A retrospective study discussed clinical and electrophysiological observations of inferior perisylvian epilepsy (IPE). The researchers observed similarities between IPE and mesial temporal lobe epilepsy or rolandic opercular epilepsy. The results of the study were published in Epilepsy & Behavior.
Patients with refractory IPE who underwent resective surgery were retrospectively reviewed. Data analysis included demographic, clinical, neuroelectrophysiological, neuroimaging, surgical, histopathological, and follow-up data. Selected patients underwent quantitative 18F-fluorodeoxyglucose-positron emission tomography (FDG-PET) analysis.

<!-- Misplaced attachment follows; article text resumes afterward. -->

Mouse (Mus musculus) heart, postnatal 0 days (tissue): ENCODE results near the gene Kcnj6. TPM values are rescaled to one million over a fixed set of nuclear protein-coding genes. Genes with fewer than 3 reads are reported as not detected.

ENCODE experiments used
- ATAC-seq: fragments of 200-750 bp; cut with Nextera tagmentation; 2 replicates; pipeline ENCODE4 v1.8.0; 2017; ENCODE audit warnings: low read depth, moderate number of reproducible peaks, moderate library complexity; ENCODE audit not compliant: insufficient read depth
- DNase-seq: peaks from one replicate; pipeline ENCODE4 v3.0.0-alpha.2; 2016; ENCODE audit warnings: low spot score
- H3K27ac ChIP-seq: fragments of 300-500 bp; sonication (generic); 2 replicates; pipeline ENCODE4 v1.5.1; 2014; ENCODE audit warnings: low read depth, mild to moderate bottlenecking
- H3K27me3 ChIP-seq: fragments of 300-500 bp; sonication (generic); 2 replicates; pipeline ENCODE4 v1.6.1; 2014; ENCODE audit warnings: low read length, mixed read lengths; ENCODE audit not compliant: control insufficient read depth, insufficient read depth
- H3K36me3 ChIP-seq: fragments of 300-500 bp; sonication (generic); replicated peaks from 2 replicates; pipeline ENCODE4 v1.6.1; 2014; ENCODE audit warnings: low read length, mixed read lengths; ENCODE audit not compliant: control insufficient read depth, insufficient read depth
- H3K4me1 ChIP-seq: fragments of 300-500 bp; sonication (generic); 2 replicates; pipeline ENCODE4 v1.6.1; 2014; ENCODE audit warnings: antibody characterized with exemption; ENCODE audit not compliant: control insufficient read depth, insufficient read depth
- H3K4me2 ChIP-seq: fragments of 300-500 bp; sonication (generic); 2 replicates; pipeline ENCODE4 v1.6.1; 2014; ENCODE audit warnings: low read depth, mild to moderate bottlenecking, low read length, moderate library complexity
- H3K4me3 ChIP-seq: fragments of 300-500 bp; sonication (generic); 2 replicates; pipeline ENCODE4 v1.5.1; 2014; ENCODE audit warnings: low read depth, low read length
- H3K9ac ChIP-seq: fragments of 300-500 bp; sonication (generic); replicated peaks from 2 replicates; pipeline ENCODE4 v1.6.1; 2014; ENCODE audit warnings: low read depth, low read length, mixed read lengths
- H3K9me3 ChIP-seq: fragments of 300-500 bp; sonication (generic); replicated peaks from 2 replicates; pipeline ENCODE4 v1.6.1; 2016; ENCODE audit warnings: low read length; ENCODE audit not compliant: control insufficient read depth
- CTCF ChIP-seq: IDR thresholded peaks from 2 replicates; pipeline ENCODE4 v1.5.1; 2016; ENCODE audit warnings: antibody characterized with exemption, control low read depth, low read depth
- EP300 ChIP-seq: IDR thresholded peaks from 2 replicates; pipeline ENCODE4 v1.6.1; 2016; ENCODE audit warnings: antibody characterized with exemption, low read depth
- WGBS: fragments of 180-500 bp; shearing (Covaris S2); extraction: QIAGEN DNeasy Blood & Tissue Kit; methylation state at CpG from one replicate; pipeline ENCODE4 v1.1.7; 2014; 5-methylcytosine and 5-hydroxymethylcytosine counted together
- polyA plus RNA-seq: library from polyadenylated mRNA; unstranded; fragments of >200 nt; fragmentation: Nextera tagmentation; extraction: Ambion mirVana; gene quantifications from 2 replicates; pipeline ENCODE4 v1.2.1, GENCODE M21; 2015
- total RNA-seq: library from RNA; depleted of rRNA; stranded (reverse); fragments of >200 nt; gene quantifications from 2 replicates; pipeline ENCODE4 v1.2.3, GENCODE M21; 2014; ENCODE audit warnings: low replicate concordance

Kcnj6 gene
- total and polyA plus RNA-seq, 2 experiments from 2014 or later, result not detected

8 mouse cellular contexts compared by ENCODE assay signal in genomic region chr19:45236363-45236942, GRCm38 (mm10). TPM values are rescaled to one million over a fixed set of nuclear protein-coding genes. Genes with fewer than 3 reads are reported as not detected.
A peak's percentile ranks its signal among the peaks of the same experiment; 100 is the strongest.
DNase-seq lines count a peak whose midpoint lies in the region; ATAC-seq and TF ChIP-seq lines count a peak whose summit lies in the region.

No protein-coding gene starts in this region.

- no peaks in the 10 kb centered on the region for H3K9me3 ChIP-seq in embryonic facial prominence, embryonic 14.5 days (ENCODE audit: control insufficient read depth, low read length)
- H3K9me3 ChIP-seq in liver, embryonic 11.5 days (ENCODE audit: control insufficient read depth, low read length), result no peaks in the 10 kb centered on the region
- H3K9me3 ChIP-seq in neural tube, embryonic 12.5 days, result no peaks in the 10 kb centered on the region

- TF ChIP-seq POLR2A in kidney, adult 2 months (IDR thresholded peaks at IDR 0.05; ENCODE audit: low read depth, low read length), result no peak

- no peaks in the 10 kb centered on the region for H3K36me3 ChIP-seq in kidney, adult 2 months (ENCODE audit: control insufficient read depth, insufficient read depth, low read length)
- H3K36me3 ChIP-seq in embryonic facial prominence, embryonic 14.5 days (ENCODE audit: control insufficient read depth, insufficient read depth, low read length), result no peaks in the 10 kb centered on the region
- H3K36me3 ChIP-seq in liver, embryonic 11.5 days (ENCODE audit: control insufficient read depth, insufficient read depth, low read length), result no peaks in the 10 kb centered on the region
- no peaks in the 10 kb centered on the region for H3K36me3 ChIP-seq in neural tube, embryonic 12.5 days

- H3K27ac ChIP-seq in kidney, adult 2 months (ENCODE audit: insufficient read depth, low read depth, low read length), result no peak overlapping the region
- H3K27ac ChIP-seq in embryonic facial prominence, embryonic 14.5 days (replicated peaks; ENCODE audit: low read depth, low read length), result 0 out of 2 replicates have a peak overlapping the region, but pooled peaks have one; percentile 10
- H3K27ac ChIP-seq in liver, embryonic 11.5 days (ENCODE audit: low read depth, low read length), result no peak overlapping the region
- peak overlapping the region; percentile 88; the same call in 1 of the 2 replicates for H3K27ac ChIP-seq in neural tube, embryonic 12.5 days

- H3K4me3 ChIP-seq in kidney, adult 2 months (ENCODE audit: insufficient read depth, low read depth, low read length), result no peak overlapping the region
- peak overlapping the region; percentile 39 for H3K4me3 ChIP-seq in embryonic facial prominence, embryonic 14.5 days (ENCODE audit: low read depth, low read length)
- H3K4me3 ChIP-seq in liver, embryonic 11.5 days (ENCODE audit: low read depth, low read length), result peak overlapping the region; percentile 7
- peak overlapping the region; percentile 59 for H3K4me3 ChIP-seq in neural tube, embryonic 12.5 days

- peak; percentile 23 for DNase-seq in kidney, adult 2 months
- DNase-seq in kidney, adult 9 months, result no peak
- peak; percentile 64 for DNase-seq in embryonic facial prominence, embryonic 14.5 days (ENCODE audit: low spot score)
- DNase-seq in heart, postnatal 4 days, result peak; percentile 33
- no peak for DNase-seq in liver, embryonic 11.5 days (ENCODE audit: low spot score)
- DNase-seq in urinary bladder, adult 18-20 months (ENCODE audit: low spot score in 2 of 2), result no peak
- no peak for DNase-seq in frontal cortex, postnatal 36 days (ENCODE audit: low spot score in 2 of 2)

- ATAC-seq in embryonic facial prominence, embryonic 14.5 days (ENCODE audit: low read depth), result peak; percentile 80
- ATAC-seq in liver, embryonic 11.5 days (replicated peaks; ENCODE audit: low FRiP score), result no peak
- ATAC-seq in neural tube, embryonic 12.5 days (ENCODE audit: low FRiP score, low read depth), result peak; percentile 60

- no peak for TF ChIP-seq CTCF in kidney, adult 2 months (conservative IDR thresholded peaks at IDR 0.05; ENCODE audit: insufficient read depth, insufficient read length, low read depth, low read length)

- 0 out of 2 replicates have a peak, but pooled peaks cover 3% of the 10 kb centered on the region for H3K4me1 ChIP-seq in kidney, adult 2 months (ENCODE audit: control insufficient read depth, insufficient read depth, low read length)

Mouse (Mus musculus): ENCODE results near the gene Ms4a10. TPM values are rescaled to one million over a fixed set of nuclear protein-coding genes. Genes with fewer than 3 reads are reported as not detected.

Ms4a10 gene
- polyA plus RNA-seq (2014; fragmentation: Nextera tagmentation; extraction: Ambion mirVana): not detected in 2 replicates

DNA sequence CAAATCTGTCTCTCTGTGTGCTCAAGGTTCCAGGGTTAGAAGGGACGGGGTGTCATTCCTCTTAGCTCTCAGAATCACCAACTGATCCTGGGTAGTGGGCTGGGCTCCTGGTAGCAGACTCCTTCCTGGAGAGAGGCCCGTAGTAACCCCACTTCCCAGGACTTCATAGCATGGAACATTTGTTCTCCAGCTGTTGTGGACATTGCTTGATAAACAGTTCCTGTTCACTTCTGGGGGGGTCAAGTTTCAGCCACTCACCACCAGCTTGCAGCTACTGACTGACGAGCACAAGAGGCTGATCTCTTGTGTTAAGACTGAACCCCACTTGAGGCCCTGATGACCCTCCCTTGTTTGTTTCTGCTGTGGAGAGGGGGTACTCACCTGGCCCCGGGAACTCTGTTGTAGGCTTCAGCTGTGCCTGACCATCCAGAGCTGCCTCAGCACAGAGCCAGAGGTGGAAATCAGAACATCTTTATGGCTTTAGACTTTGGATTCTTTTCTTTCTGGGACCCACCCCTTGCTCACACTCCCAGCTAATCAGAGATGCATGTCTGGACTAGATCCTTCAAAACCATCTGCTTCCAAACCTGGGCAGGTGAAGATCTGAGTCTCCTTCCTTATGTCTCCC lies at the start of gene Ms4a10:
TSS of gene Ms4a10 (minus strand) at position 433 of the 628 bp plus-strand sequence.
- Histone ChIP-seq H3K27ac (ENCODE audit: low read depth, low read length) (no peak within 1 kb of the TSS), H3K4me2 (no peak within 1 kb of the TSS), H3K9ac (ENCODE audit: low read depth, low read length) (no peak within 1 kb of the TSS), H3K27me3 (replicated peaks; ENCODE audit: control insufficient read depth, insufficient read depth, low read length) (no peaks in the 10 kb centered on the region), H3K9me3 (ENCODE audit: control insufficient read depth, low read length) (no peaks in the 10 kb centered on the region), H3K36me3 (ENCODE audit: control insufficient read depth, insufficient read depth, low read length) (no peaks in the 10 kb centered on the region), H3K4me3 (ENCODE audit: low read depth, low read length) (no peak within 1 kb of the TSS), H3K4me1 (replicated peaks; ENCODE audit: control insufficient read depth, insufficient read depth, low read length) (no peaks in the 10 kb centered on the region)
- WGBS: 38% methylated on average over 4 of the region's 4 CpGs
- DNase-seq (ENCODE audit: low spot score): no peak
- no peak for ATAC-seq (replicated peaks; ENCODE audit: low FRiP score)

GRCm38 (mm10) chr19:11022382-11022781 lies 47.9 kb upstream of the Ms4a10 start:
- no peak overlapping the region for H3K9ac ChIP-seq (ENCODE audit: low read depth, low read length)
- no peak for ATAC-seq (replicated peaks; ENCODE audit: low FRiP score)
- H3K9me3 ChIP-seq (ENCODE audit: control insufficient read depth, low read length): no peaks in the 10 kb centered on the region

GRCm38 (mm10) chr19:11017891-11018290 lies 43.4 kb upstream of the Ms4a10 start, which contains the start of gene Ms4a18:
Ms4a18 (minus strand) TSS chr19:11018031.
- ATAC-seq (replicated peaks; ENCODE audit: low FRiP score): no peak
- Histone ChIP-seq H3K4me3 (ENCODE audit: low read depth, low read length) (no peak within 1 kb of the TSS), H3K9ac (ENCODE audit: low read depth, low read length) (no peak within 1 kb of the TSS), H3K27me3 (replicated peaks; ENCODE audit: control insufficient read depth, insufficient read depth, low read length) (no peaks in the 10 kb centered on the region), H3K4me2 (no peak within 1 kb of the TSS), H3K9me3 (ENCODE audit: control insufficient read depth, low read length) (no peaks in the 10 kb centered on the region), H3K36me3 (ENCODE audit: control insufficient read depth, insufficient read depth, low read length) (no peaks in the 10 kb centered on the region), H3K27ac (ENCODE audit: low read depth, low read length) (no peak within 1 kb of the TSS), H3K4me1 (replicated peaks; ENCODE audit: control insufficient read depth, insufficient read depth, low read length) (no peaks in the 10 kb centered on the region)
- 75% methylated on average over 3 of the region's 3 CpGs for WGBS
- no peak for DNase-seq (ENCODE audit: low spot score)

A total of 18 IPE patients were evaluated; among them, “ipsilateral frontotemporal epileptic discharges or its onsets were the dominant interictal or ictal scalp EEG observations,” the study authors reported. The most prevalent documented manifestations were oroalimentary or manual automatism and facial tonic or clonic movements. Upon semiological analysis, patients were stratified into two patterns; in the PET analyses, between-group differences were observed in the neural network.
“Inferior perisylvian epilepsy possesses semiological manifestations similar to those of mesial temporal lobe epilepsy or rolandic opercular epilepsy, hence these conditions should be carefully differentiated. Performing lesionectomy or cortectomy, sparing the mesial temporal structures, was found to be an effective and safe treatment modality for IPE,” the researchers concluded.